• Kristen Nice

Connection: Form and Formless

Each year in early October I fly to see my parents in Michigan. I either take three flights to get to the upper peninsula where they pick me up the airport with one gate, or I take three flights to their home in the lower peninsula and we make the trek to the UP together. Both routes take me to the Detroit airport where I get to walk through the tunnel. It's my favorite part of the full day of travel (but the Biscoff cookies with a cup of hot tea on the Delta flights are a close second). When I get to the tunnel, I step on the moving sidewalk and just watch the changing lights in rhythm with the music as I slowly drift through. There is a button to pause the show for those that may be sensitive to the dancing lights and I will wait those 15 minutes if I have the time for the show to start again.


But this year there was no trip through the tunnel, no trip to the UP, no visit with my parents, grandfather, or other family. There was no stop at Uncle John's Cider Mill for real cider, buttermilk donuts, or an early dinner at Scalawag's (whitefish, of course). There was no shopping at the favorite tourist t-shirt shop, or drive across the Mighty Mac. There wasn't a trip to the Soo Locks or that treasured moment when I walk through the door to grandpa's to that familiar smell of the cabin.


It's been hard, but even with the distance, the memories are still there. The relationships are still there and the challenges we have faced this year doesn't change that foundation.


We're all being challenged this year. And some of those challenges have kept us from our loved ones, from our favorite activities and routines. We've been challenged to make choices about community health, our own health, the health of our loved ones. We've been challenged to find connection in new ways. Perhaps we have socially distanced, connected via Facetime or Zoom, or kept our interactions within a social bubble.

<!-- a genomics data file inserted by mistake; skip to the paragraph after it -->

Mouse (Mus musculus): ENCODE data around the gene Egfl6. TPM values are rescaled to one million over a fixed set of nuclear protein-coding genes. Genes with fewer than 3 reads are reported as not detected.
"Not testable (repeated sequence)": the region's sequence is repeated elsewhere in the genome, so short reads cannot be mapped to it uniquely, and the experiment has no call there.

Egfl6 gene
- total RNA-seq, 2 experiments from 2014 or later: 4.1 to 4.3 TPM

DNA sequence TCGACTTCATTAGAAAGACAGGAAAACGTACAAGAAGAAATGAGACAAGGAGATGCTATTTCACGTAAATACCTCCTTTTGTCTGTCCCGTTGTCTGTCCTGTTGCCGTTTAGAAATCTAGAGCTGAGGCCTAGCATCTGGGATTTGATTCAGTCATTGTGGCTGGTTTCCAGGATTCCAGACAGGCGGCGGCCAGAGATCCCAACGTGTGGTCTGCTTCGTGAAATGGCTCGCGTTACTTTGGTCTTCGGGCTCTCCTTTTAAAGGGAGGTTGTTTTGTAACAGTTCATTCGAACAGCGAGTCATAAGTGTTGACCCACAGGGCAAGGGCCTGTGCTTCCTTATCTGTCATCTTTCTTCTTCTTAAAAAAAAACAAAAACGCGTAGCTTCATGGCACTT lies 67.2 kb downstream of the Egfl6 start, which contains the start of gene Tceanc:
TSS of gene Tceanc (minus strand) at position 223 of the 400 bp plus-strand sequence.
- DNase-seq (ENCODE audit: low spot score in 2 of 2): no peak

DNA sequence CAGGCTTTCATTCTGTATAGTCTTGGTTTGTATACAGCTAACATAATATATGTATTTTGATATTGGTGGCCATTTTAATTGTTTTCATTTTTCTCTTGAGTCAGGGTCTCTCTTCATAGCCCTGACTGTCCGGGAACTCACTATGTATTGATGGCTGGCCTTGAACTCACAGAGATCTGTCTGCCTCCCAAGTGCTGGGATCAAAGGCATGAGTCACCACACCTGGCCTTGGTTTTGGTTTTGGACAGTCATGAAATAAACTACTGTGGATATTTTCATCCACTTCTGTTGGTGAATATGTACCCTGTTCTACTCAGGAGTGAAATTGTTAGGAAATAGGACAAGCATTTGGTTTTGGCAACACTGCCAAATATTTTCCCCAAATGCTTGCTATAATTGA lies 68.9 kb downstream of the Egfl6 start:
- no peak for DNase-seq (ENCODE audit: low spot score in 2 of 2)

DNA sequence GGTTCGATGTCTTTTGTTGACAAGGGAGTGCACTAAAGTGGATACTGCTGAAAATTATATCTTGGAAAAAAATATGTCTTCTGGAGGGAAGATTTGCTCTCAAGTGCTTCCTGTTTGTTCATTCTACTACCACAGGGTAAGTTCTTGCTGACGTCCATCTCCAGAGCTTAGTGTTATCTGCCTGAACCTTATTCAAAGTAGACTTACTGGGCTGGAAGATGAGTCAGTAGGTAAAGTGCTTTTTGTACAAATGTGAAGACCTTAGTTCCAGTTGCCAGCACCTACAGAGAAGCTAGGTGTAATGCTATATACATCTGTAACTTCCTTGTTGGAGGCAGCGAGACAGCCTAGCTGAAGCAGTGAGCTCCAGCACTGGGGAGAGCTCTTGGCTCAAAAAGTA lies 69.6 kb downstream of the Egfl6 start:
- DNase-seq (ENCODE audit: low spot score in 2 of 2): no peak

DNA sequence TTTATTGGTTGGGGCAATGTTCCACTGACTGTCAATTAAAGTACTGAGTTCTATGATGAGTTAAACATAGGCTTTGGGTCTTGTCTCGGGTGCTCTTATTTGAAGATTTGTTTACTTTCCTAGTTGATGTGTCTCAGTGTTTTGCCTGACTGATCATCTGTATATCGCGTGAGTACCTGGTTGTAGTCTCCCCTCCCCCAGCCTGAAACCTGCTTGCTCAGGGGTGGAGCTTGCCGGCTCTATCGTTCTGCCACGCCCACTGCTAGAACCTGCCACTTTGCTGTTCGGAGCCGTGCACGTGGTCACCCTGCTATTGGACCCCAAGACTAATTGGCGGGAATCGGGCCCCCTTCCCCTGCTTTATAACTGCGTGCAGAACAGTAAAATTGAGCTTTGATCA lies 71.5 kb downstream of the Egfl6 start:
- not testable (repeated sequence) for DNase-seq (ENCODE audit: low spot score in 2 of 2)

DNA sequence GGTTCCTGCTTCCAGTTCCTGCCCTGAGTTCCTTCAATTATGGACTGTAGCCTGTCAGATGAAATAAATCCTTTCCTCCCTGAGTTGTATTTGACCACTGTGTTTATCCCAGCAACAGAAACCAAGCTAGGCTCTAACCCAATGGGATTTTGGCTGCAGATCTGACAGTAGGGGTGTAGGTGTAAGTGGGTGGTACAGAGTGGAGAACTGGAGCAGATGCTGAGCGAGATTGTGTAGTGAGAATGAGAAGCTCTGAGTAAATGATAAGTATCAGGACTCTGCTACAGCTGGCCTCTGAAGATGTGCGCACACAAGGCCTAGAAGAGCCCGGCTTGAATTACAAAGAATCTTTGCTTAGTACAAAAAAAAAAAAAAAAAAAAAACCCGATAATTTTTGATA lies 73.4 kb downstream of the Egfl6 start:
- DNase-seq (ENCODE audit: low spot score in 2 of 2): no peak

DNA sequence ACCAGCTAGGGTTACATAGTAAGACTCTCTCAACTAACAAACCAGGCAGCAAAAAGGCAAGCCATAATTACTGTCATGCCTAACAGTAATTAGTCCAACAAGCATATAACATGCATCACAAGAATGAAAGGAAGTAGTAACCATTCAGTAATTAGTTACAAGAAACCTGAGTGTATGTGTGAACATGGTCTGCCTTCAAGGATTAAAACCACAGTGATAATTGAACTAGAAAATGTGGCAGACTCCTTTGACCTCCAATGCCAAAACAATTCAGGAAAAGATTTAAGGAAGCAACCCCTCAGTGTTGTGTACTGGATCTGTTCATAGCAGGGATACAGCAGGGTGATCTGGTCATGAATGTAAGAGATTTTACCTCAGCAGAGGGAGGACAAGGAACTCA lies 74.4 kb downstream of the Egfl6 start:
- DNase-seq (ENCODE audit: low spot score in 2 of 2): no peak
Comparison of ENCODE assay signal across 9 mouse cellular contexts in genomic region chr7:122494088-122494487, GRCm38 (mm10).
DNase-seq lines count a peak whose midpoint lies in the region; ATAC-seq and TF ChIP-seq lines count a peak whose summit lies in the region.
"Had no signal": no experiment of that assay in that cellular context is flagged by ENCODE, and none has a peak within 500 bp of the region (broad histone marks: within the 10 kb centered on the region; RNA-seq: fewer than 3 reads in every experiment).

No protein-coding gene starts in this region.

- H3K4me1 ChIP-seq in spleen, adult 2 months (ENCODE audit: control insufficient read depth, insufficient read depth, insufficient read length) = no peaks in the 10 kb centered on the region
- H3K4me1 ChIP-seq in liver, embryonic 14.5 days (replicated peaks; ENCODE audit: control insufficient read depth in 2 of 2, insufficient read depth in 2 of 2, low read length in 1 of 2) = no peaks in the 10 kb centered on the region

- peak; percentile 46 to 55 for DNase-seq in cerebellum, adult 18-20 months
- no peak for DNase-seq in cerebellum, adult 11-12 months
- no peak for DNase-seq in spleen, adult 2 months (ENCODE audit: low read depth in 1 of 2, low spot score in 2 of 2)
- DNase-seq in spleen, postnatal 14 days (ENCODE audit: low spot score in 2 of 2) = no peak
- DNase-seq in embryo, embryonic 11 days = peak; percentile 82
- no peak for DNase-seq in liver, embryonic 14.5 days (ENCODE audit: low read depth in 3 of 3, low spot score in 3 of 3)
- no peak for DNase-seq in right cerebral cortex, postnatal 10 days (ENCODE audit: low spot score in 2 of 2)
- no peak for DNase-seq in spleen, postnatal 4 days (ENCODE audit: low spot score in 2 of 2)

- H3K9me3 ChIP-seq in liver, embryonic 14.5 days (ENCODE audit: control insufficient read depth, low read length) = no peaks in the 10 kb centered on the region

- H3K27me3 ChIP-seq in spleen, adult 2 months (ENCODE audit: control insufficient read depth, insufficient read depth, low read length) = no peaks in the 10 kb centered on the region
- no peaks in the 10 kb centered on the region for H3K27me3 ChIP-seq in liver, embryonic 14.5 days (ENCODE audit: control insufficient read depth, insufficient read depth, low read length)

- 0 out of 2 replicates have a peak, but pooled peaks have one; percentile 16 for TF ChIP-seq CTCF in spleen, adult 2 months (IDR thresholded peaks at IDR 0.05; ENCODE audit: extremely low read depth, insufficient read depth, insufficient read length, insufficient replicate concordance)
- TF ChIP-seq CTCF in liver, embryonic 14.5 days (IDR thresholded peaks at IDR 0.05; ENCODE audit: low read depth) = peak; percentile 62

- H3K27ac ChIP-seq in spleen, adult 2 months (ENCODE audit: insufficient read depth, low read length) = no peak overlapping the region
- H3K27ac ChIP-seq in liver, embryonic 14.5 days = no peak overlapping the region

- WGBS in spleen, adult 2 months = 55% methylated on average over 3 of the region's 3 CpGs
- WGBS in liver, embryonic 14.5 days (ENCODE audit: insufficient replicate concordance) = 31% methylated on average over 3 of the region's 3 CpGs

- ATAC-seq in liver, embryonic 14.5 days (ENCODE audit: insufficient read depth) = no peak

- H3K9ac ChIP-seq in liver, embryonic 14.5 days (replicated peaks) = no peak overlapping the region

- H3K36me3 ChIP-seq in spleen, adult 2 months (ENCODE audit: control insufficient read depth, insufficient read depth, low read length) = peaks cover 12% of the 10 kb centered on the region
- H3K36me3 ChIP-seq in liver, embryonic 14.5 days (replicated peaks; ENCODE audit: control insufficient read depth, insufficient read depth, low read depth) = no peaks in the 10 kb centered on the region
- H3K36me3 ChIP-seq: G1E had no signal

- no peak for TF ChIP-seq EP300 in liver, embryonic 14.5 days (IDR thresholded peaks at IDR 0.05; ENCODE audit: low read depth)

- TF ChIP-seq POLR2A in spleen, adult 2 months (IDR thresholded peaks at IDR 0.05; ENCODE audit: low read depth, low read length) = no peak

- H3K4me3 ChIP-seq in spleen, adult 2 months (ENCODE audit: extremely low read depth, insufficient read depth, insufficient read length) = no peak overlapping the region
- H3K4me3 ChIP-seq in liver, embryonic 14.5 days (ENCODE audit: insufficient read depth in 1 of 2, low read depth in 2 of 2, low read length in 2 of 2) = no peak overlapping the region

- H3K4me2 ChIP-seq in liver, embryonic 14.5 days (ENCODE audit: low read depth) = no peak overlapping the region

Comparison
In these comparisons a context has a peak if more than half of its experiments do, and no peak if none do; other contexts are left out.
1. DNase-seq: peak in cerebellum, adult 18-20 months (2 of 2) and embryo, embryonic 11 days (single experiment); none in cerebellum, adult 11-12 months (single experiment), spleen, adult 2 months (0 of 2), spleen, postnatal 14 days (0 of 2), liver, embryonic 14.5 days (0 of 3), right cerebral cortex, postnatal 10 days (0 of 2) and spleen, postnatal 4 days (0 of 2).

Things look different this year. They have for several months and will continue to for several more. And just when we think we have a rhythm, something shakes it up. But our foundation of connection is still there, even across the distance.


The word yoga means union. Union of body and breath, mind and spirit, self with the universe. When we think of the word yoga, we often think of iconic postures or form, but the union of yoga is intangible, it is formless. The manifestation of that union changes over time, from day to day, from moment to moment. And although taking the physical forms or postures has benefit, it is not required to reach that sense of connection. In fact, I would argue that the intangible connection is stronger and more lasting than the physical.


In fact, sometimes our focus on that form can distract us from the subtleties happening in the posture. The form we cling to in our mind may not be beneficial to our body in that moment. In fact, without that subtle awareness, it may even do damage. Even if that damage is not immediately evident.


Our union with our friends and family is also timeless and intangible. And although our interactions may look different, they can still be full and loving. If you find yourself facing circumstances that upheave your yearly traditions, perhaps you rest in the knowledge that the foundation is still there and celebrate your connection, even across the distance.


I miss my parents. I miss my extended family. I miss the real cider, the donuts, the fall colors. But experiencing October in that form this year, would bring damage. If not directly, indirectly to others' paths I might cross during the trek. But the memories, the relationships, are formless and by letting go of my expectation of the "normal" October, I can make room to celebrate our deeper and stronger connections.


I'd love to know how you are celebrating your connections! Leave a comment below, or email me to share!

© 2019-2020 by Kristen Nice Yoga